Being negative, rude and uninterested.
This one may seem obvious, but having a positive attitude will not only make your working day better, but according to one study, will also increase your productivity. Being polite and courteous is one of the best ways to appear professional. One key part of being polite that we could probably all improve, is focusing on the person you are talking to. Whether on the phone, video call or in person, give them your undivided attention. Try to be mindful of the danger of getting distracted by instant messages, notifications on your phone, emails, or your cat walking into the room.
Turning up to video calls in your pyjamas.
Now that many client and staff meetings are happening over video conferencing, it is easy to feel that they are not as important as if they were taking place in real life. A true professional knows that these meetings are just as important as an in-person conference. Ramona Tudosa, Global Operations Manager at VICTVS has this suggestion:
“Prepare for the call! So many people don’t even know why they are on a specific call, and it is a waste of time for everyone involved if they are not prepared. This includes having the link to Zoom / Teams / Skype ready – it doesn’t give a good impression leaving everything to the last minute and delaying the start of the call.”
Your own appearance and the view over your shoulder says a lot about you. Professionals know the importance of choosing a suitable workspace in which to conduct their video calls. They also make sure that their appearance is right for the situation – meaning you can still wear your fluffy slippers, so long as no one else will see them!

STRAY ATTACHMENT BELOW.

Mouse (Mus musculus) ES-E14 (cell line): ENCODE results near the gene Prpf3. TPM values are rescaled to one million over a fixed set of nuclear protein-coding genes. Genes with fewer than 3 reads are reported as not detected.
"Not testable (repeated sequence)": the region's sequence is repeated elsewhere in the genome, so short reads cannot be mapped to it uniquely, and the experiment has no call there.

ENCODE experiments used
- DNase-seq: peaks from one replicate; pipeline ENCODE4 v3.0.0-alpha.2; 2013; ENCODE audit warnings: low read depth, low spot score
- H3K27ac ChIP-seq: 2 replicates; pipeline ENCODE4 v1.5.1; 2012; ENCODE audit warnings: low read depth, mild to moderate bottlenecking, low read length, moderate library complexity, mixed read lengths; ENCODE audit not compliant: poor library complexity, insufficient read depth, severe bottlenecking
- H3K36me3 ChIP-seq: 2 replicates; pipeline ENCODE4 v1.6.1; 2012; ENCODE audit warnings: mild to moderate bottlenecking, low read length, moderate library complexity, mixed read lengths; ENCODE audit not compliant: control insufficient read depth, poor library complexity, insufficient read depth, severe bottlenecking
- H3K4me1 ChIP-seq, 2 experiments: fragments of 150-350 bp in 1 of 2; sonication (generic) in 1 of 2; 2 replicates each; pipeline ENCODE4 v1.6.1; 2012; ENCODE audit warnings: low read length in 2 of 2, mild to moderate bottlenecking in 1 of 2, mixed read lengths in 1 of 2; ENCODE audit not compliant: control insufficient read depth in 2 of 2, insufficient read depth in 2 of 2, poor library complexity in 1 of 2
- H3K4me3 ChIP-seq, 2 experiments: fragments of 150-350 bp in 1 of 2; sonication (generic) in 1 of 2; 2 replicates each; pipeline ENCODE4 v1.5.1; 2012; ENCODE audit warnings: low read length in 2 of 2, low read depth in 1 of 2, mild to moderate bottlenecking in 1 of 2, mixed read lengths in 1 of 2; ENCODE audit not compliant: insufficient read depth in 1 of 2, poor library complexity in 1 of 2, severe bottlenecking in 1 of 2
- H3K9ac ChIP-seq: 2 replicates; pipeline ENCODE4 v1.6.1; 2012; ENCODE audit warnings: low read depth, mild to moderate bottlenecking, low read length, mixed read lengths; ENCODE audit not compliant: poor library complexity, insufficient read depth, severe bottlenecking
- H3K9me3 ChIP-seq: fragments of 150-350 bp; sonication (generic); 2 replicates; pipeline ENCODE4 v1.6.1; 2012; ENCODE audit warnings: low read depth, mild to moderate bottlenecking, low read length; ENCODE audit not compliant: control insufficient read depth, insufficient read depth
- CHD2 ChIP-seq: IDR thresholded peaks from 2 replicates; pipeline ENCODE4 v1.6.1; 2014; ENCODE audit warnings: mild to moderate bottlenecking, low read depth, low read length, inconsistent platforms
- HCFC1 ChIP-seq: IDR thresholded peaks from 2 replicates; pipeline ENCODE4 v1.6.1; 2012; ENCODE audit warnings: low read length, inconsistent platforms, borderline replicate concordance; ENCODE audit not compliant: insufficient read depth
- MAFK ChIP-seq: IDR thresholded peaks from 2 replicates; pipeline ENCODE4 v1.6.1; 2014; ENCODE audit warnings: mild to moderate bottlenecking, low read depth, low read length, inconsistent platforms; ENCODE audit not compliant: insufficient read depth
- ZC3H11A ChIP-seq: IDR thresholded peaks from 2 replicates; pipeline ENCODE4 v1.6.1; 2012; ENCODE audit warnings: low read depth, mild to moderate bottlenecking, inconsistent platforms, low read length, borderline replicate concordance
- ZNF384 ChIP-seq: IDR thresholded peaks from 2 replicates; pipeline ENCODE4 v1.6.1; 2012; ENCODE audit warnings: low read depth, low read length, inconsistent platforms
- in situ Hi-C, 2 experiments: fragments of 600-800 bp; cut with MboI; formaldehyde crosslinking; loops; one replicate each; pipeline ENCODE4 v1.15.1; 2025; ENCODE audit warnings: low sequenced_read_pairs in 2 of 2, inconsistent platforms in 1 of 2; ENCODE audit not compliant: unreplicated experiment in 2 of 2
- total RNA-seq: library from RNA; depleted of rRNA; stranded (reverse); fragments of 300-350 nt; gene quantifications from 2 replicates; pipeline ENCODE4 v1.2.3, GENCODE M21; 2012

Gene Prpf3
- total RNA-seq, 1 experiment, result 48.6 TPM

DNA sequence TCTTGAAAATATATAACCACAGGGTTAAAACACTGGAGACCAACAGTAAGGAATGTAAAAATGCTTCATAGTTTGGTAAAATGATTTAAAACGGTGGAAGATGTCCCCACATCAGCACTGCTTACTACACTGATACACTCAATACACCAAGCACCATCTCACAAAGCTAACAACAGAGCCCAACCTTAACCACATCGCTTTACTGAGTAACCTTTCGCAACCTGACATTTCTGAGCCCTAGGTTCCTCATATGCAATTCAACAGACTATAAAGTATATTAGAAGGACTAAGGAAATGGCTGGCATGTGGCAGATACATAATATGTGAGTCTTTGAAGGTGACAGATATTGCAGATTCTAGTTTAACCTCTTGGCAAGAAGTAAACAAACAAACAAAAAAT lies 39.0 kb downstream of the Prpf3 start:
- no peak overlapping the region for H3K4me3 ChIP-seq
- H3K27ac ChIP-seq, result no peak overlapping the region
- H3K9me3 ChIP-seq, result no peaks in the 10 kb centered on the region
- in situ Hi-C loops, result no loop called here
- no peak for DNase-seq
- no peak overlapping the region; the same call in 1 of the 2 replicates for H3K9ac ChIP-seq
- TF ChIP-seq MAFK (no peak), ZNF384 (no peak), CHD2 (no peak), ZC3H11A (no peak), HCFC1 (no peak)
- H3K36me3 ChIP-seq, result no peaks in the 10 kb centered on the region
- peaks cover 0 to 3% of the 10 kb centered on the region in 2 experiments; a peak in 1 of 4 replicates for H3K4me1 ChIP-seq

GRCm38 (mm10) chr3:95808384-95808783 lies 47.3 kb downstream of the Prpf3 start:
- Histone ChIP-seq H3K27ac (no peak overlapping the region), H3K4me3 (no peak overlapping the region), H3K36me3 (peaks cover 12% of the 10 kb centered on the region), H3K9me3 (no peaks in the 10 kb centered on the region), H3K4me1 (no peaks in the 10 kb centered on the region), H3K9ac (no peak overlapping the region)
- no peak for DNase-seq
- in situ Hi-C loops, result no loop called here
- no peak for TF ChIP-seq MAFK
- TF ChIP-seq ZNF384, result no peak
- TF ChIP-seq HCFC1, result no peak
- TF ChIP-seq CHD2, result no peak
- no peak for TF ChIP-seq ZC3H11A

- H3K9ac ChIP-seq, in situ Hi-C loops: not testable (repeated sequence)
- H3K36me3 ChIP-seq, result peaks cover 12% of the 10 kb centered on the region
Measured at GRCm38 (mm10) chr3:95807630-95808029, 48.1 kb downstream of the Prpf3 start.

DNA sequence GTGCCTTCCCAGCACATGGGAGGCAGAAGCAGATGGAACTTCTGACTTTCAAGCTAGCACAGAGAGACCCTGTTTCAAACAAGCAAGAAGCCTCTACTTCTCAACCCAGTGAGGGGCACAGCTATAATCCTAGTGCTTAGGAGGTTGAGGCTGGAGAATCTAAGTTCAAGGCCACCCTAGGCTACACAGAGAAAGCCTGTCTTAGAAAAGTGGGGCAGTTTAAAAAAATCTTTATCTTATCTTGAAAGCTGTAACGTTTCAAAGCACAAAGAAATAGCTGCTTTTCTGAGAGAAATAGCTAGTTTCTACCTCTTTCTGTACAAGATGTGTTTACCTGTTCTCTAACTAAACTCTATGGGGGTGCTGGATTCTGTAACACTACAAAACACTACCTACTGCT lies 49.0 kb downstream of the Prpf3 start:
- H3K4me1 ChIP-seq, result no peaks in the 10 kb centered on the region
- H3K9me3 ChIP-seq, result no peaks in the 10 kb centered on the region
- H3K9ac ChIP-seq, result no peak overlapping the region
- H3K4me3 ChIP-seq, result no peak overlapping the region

Blurring the lines between your personal and professional life.
Working from home has blurred the line between your work and living spaces in a physical sense, so inevitably the line between the personal and professional in other areas of your life might start to blur too. Professionals know that the appearance of your online persona is just as important as your appearance on a video call. So consider carefully whether you wish to make social media and other personal online profiles private – or at least ensure you would be happy for a client to read your latest Twitter post, re-tweet or like!
Communicating, like, really badly.
Good communication skills are essential to the success of any professional. With the number of ways to communicate rapidly expanding – from video calling and team messaging, to WhatsApp and email, a true professional knows when and how to adapt their style of communication to fit the medium.
For example, in an era of email overload, keep your emails short and concise, but do not forget to be polite (see point four…). If you don’t know the person you are emailing well, then err on the side of formality, and don’t include that smiley emoji. 😊
Change brings opportunity
New ideas and practices challenge us to develop as professionals and help to keep our work interesting. However, equally important is having the ability, and humility, to monitor ourselves, to refer back to the basics of true professionalism, and maintaining a commitment to actively improving our skills throughout our working lives.
Of course, these are just a few things that we should all be mindful of as professionals working as members of the connected global workplace.
We would love to hear your thoughts, ideas and experiences of how you navigate the international working landscape in the comments below.